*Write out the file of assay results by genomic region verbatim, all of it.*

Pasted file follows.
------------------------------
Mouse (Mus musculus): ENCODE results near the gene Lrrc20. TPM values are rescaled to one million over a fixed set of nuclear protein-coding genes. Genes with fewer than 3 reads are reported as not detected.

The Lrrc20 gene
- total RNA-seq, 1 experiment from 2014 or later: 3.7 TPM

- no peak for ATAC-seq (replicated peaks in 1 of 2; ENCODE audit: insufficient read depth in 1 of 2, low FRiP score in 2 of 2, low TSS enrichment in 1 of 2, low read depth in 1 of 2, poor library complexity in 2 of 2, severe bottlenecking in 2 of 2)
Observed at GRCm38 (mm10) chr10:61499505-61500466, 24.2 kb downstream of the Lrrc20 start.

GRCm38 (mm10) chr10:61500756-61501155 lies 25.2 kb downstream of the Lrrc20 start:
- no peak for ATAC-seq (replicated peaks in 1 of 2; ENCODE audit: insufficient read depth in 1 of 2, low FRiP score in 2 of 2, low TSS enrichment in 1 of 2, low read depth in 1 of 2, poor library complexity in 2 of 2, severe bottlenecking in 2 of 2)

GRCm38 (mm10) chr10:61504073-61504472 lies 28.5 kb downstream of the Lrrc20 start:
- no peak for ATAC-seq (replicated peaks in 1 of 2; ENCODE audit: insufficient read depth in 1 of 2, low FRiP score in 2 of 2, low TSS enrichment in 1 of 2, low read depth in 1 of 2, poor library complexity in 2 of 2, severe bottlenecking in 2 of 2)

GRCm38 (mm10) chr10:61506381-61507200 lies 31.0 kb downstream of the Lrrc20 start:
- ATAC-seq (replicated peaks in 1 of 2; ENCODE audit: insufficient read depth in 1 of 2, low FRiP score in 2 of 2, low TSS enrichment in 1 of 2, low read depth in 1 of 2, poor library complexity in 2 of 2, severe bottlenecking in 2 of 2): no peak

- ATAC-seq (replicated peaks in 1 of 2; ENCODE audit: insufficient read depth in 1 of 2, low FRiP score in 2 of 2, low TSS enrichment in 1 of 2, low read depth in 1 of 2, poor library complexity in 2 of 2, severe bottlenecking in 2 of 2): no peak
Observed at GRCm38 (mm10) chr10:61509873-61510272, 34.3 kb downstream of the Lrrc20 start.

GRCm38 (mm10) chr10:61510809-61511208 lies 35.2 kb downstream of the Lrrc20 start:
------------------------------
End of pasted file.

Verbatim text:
Mouse (Mus musculus): ENCODE results near the gene Lrrc20. TPM values are rescaled to one million over a fixed set of nuclear protein-coding genes. Genes with fewer than 3 reads are reported as not detected.

The Lrrc20 gene
- total RNA-seq, 1 experiment from 2014 or later: 3.7 TPM

- no peak for ATAC-seq (replicated peaks in 1 of 2; ENCODE audit: insufficient read depth in 1 of 2, low FRiP score in 2 of 2, low TSS enrichment in 1 of 2, low read depth in 1 of 2, poor library complexity in 2 of 2, severe bottlenecking in 2 of 2)
Observed at GRCm38 (mm10) chr10:61499505-61500466, 24.2 kb downstream of the Lrrc20 start.

GRCm38 (mm10) chr10:61500756-61501155 lies 25.2 kb downstream of the Lrrc20 start:
- no peak for ATAC-seq (replicated peaks in 1 of 2; ENCODE audit: insufficient read depth in 1 of 2, low FRiP score in 2 of 2, low TSS enrichment in 1 of 2, low read depth in 1 of 2, poor library complexity in 2 of 2, severe bottlenecking in 2 of 2)

GRCm38 (mm10) chr10:61504073-61504472 lies 28.5 kb downstream of the Lrrc20 start:
- no peak for ATAC-seq (replicated peaks in 1 of 2; ENCODE audit: insufficient read depth in 1 of 2, low FRiP score in 2 of 2, low TSS enrichment in 1 of 2, low read depth in 1 of 2, poor library complexity in 2 of 2, severe bottlenecking in 2 of 2)

GRCm38 (mm10) chr10:61506381-61507200 lies 31.0 kb downstream of the Lrrc20 start:
- ATAC-seq (replicated peaks in 1 of 2; ENCODE audit: insufficient read depth in 1 of 2, low FRiP score in 2 of 2, low TSS enrichment in 1 of 2, low read depth in 1 of 2, poor library complexity in 2 of 2, severe bottlenecking in 2 of 2): no peak

- ATAC-seq (replicated peaks in 1 of 2; ENCODE audit: insufficient read depth in 1 of 2, low FRiP score in 2 of 2, low TSS enrichment in 1 of 2, low read depth in 1 of 2, poor library complexity in 2 of 2, severe bottlenecking in 2 of 2): no peak
Observed at GRCm38 (mm10) chr10:61509873-61510272, 34.3 kb downstream of the Lrrc20 start.

GRCm38 (mm10) chr10:61510809-61511208 lies 35.2 kb downstream of the Lrrc20 start: